Like the complete sham that I am, I neglected to get the quintessential Pinterest picture of a single piece of beautifully frosted cake for this recipe. This is my very first recipe post and I’ve already screwed up. What ever will I do with myself?
Although my “finished” product picture is just a crappy pan shot, please trust me when I say that this cake is DELICIOUS. I refuse to produce dry cake, so white cake had been a challenge for me for awhile. Every recipe that I tried was dry, uninspiring, and sad. No one wants to eat sad cake; cake should make you feel happy. This cake makes people happy. It’s moist, fluffy, and delicate, but not so delicate that it can’t hold it’s own. I use this recipe for cupcakes all the time, and they stay put together as you peel the wrapper off. It also works well for layer cakes, standing proudly without any sag.
Like most of the recipes I use, this is not of my own invention. But let’s be honest here–very few people can actually take credit for “inventing” a recipe, and most of them probably died a very long time ago. We all borrow from one another, adding our own tweak here and there. Any cake recipe starts with the same foundation: flour, sugar, fat [butter, shortening, oil], and leavening ingredients [eggs, baking soda, baking powder]. I think it’s silly for anyone to get their panties in a bunch over someone else sharing THEIR recipe; no one has exclusive rights to any one recipe because IT’S BEEN DONE BEFORE. Many times. Before you were born even. But I digress. I will always give credit where credit is earned; I’m not here to try to take credit for anything that is not truly mine. However I refuse to feel guilty for “stealing” someone else’s recipes. If you don’t want people sharing your stuff, then don’t put it on the internet.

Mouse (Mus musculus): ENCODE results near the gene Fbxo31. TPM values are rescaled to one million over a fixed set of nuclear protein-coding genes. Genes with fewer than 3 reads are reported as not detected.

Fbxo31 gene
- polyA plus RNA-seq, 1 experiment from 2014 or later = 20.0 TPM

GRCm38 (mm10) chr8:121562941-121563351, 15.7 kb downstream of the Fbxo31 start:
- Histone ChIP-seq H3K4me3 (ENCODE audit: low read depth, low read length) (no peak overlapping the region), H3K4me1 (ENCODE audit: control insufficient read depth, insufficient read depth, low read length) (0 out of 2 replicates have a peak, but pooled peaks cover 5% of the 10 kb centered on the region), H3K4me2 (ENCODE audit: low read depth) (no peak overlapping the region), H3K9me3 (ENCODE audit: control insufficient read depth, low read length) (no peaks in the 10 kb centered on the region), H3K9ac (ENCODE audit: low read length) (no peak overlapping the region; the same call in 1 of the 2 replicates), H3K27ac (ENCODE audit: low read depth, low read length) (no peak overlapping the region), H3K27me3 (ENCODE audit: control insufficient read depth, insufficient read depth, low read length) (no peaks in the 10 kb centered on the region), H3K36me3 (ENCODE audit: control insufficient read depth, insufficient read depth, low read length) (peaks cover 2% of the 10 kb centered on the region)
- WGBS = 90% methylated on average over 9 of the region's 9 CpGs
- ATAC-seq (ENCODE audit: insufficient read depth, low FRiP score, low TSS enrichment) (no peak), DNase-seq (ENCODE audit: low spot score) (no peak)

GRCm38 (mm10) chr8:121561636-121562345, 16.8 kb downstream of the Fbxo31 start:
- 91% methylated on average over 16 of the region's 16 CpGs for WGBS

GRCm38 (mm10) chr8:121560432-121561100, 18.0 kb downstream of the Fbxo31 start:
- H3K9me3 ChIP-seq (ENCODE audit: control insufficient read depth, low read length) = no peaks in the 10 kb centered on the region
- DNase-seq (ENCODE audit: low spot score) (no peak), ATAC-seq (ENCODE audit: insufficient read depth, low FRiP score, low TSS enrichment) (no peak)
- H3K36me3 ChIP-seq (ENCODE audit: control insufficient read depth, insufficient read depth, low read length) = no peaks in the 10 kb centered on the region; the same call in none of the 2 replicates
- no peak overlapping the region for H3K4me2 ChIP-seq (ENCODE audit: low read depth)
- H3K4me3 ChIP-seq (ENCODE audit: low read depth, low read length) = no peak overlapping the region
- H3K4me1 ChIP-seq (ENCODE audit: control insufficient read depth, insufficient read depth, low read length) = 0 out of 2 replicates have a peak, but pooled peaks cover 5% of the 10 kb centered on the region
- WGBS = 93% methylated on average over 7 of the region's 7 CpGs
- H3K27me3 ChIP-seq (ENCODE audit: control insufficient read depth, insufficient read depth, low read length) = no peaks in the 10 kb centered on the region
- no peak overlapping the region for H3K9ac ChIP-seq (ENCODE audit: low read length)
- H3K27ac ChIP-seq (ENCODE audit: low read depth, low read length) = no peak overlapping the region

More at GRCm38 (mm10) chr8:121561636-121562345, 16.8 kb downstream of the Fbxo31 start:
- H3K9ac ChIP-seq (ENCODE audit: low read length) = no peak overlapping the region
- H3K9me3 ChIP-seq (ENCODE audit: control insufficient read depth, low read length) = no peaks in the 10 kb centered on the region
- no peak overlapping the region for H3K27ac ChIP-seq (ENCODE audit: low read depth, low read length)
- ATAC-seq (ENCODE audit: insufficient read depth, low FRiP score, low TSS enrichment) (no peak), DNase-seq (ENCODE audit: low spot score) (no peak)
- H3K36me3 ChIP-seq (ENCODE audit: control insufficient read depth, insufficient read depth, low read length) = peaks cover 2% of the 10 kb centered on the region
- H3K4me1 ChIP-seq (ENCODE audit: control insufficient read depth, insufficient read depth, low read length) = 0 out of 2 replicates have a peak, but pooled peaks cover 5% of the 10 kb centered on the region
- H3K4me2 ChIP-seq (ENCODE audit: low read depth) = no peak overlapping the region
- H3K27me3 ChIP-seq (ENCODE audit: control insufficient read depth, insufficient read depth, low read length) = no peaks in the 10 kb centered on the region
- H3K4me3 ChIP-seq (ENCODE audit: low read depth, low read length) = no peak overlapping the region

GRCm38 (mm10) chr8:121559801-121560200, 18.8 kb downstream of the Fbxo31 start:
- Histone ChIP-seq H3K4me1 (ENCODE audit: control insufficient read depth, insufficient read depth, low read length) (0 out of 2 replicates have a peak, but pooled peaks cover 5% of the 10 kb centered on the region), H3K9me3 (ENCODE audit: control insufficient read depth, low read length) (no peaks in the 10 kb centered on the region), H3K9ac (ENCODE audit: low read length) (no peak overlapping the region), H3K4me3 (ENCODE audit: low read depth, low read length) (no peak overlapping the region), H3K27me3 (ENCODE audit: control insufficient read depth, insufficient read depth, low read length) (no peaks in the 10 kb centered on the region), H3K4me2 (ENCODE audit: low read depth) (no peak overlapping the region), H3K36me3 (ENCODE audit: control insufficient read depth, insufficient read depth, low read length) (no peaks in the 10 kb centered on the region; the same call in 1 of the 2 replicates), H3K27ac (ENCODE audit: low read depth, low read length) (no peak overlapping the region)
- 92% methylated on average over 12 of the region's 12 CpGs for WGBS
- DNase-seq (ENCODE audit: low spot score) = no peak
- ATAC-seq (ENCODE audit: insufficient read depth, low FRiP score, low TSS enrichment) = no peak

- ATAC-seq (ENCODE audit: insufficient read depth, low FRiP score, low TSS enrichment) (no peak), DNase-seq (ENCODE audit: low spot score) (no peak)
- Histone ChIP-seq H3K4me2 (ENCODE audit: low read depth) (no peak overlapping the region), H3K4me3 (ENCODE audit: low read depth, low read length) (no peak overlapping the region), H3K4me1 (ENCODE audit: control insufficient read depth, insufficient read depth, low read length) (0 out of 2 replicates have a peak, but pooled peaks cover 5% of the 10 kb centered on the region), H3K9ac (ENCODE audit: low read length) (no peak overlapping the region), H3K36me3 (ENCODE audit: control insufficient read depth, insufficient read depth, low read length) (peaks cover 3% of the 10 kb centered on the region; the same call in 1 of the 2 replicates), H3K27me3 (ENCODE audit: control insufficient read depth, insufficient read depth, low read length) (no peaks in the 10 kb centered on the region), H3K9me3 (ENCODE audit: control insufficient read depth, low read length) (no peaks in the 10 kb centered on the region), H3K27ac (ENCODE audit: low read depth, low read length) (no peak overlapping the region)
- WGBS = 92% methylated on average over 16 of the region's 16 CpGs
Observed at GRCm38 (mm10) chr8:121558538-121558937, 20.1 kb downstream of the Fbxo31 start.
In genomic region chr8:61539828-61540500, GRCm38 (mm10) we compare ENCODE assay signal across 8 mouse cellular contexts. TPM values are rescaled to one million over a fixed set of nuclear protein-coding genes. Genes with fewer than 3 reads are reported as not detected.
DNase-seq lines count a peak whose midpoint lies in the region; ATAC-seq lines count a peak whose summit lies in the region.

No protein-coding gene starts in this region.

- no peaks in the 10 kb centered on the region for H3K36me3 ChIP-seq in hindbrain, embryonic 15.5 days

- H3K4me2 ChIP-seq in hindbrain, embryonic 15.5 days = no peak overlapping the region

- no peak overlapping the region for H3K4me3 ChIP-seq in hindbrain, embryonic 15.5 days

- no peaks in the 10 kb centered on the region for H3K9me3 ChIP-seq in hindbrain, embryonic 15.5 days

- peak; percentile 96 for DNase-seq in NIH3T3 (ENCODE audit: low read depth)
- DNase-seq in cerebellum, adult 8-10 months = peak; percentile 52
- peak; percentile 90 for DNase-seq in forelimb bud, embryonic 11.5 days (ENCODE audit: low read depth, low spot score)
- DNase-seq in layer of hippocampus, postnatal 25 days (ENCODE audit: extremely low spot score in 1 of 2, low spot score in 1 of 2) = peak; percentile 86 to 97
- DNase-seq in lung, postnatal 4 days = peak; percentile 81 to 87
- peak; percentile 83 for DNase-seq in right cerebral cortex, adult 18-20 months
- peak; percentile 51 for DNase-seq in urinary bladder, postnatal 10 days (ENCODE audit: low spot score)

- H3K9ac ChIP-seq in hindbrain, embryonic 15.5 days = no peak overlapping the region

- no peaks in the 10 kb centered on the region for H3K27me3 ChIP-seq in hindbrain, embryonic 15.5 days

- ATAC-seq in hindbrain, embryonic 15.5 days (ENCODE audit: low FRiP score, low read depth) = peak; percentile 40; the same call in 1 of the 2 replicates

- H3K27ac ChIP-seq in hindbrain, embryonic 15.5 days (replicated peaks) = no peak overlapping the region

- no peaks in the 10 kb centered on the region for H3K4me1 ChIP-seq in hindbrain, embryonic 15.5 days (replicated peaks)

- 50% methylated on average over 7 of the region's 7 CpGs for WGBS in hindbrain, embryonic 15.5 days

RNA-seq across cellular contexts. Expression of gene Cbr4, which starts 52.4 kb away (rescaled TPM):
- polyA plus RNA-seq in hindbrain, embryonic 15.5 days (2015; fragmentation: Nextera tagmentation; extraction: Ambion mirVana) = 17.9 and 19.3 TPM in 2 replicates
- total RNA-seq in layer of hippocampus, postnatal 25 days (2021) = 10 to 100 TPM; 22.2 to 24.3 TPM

This recipe is from Allrecipes.com and can be found here.
Ingredients you will need:
-1/2 cup of vegetable shortening
-3 teaspoons of water
-2 cups of sugar
-3 egg yolks
-1 whole egg
-2 teaspoons of vanilla extract
-2 cups of flour
-1/2 cup of almond milk
-1/2 teaspoon of salt
-1 teaspoon of baking soda
-1 teaspoon of baking powder
-1 cup of boiling water
There was only one substitution I made to make this into a non-dairy cake: I swapped almond milk for buttermilk. Soy milk is a better substitution for buttermilk because you can “sour” it by adding distilled white vinegar or lemon juice to it. I usually add 4 teaspoons of either the vinegar or the lemon juice for every 1 cup of milk. So for this recipe, use 2 teaspoons. But, you cannot “sour” almond milk. It gets curdled and ruins the overall consistency of the cake. The reason I chose to use almond milk is because my youngest daughter used to have a soy intolerance. She seems to have grown out of it, but as she’s only 1, I’d rather be safe than sorry. The almond milk works fine as a substitute, but if you can use soured soy milk, do that instead.